Stony Brook woman reunited with remains of father killed in WWII

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A Stony Brook woman finally has closure after a more than 70-year military mystery.

Barbara O'Brien, the daughter of 1st Lt. Robert Mains, says she has been waiting all her life for her father to return home.

"My father saw me when I was born, held me in his arms. He spent the day with me and then he had to go to war," she says.

On April 4, 1945, Mains was piloting a B-24 Liberator on a bombing mission over northern Germany when his aircraft was shot down by German fighter planes.

VIDEO: Extended interview with woman reunited with remains of father killed in WWII.

"When I was very little I just thought he was missing, that he would come home," O'Brien says.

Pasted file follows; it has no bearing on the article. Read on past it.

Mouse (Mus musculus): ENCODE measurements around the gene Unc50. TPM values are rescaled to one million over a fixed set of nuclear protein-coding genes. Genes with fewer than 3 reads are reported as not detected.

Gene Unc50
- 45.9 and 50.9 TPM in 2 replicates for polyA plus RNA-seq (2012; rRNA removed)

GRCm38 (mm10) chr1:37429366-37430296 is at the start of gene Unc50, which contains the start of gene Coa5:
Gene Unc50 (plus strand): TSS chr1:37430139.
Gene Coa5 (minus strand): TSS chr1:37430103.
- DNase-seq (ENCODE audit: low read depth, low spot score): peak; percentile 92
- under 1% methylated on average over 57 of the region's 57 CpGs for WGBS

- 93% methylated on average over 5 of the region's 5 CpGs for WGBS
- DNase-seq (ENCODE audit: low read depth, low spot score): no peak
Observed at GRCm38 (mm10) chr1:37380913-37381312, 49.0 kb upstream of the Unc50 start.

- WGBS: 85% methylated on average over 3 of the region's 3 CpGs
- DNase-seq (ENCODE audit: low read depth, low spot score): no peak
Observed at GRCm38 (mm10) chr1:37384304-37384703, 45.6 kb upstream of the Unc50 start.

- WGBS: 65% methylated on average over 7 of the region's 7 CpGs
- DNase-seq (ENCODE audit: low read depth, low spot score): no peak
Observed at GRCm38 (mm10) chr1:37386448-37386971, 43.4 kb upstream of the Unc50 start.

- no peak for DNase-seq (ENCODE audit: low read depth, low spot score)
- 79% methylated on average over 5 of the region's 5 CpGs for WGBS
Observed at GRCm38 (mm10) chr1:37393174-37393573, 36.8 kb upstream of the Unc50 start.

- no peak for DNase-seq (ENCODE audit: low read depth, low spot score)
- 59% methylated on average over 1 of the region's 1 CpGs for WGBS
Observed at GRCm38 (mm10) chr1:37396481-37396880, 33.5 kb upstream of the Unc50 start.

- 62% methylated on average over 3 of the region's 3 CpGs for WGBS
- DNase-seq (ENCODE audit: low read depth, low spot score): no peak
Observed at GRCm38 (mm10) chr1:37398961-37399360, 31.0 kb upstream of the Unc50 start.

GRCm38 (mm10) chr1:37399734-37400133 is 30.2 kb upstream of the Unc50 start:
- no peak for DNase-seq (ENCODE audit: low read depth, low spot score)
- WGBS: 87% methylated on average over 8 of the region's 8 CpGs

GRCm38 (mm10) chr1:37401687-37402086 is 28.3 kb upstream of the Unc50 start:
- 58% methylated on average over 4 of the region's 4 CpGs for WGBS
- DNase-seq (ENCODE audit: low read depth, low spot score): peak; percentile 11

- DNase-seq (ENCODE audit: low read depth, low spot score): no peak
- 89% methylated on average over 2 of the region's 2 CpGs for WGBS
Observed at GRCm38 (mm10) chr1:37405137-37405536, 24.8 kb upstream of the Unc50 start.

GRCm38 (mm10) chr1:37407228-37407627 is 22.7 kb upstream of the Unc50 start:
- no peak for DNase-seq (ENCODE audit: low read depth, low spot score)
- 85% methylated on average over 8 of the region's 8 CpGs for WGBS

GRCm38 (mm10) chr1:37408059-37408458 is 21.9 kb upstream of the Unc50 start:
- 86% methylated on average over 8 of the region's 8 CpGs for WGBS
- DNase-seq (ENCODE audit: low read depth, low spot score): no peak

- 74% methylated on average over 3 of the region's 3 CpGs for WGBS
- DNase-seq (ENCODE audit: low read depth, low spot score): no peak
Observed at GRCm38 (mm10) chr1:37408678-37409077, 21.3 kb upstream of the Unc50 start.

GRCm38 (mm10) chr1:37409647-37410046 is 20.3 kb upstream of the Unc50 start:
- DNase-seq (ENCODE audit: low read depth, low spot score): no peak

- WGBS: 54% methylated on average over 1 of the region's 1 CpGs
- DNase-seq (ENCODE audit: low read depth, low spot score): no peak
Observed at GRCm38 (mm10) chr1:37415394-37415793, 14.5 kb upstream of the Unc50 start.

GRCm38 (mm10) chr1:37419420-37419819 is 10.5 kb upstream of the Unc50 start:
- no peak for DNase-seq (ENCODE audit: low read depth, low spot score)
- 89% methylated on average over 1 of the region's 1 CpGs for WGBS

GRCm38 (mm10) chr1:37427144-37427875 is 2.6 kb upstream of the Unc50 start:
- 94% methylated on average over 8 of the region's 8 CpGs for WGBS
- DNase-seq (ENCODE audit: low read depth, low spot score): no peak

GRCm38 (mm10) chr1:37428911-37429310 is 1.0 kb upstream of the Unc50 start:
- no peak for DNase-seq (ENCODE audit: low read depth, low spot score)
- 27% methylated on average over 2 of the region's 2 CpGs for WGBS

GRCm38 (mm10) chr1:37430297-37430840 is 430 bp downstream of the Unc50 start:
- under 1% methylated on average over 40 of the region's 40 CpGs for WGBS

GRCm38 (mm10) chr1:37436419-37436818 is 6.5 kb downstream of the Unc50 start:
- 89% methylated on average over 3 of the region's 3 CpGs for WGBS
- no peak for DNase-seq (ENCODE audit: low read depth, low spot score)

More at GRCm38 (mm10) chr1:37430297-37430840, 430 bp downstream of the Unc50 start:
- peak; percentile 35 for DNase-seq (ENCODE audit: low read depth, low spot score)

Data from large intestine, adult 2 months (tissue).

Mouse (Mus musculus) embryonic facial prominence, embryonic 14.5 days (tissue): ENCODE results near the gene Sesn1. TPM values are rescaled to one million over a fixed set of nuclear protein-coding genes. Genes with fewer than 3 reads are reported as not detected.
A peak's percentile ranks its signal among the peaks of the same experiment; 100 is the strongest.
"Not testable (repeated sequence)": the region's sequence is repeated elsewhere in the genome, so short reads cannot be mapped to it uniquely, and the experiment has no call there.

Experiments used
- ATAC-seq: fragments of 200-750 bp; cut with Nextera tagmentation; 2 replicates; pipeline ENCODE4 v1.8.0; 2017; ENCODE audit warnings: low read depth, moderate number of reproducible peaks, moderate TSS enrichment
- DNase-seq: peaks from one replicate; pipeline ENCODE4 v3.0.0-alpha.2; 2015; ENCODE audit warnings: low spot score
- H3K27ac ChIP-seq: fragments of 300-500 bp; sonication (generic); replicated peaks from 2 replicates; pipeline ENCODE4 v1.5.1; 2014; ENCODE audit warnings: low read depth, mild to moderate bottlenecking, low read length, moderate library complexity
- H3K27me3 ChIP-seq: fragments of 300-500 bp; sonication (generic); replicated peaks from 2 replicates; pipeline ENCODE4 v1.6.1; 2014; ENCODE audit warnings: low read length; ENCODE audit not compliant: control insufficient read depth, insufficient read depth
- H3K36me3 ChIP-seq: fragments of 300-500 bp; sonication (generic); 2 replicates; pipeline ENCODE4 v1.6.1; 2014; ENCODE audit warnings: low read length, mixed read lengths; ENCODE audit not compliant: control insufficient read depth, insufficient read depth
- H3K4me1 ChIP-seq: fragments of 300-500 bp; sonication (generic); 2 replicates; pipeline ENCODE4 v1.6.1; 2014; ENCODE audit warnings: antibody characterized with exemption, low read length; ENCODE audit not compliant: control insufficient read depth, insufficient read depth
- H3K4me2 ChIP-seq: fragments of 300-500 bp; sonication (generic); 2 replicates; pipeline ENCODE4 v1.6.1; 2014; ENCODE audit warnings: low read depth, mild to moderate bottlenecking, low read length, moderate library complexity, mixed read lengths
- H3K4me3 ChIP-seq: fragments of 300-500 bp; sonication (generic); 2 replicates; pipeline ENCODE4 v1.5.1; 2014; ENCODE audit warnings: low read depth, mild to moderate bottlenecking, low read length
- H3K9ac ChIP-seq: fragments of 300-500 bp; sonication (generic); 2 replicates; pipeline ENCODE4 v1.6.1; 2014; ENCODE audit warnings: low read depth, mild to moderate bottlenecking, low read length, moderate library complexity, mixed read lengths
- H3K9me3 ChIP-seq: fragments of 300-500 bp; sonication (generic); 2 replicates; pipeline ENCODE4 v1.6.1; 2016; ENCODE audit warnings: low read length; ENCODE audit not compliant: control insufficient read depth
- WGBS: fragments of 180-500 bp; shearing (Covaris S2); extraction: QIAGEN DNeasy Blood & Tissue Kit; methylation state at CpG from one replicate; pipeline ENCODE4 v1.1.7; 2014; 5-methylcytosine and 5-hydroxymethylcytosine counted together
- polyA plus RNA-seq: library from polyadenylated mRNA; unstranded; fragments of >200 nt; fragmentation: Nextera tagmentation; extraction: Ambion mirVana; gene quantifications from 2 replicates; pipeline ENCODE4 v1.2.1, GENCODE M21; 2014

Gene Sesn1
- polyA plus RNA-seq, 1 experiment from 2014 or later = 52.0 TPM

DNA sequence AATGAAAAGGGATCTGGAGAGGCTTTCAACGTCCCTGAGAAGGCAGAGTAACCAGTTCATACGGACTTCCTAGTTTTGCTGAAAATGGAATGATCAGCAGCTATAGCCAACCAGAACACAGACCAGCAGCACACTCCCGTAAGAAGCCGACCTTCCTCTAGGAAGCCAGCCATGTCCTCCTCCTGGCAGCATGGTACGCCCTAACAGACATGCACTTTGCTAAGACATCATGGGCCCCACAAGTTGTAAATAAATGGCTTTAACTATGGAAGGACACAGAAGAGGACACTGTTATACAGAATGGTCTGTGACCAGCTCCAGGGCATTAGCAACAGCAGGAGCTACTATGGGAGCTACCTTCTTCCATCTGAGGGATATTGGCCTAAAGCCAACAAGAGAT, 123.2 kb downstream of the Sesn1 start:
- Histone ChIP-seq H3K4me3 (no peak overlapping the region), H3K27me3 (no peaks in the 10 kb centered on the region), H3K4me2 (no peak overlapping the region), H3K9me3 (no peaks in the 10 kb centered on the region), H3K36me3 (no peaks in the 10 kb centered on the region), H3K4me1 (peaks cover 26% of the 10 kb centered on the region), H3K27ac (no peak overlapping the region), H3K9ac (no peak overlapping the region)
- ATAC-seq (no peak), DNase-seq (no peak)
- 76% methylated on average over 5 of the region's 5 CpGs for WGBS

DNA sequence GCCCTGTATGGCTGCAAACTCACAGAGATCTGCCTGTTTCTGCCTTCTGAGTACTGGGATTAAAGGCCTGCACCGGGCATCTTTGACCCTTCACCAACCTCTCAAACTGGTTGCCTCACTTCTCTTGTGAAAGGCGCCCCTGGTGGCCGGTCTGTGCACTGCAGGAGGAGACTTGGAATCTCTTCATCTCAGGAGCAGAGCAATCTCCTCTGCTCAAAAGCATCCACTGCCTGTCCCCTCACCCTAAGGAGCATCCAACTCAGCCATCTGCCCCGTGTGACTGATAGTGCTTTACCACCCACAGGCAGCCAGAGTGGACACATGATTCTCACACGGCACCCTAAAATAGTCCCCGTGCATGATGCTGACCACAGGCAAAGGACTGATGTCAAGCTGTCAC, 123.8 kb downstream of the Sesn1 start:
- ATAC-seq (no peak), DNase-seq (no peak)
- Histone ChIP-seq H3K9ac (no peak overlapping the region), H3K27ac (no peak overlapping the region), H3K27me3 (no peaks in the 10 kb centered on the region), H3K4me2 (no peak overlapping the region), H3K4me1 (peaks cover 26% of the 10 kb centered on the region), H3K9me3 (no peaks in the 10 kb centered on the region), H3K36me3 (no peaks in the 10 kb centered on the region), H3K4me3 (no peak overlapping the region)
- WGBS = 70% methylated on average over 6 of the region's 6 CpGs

O'Brien says she grew up loving and missing a father she never got to know.

"My faith in him is what I love. I believe in him and I just feel his presence at times and I just know he did the best he could in his life of 27 years and I'm just very proud of him," she says.

In keeping with a promise to leave no man behind, U.S. military teams conducted several search missions over decades at the site where Mains' plane crashed in Germany.

On Oct. 18 of this year, an Army major knocked on O'Brien's door. He told her that her father's bone fragments were recovered and identified by forensic scientists using DNA from his family.

On Nov. 29, a plane carrying Mains' remains arrived at MacArthur Airport. O'Brien greeted her father's casket with loving arms.

"We want to bring closure to the family. It's also part of our duty to any service member that they are returned home one final time once they give the ultimate sacrifice," says Army Major Bryan Herken.

O'Brien composed the epitaph for her father's tombstone. It reads "Loving Father Returned To Me."

Mains' name is etched on the "Tablets of the Missing" at the American Cemetery in the Netherlands. A rosette will be placed next to his name to indicate he has been accounted for.

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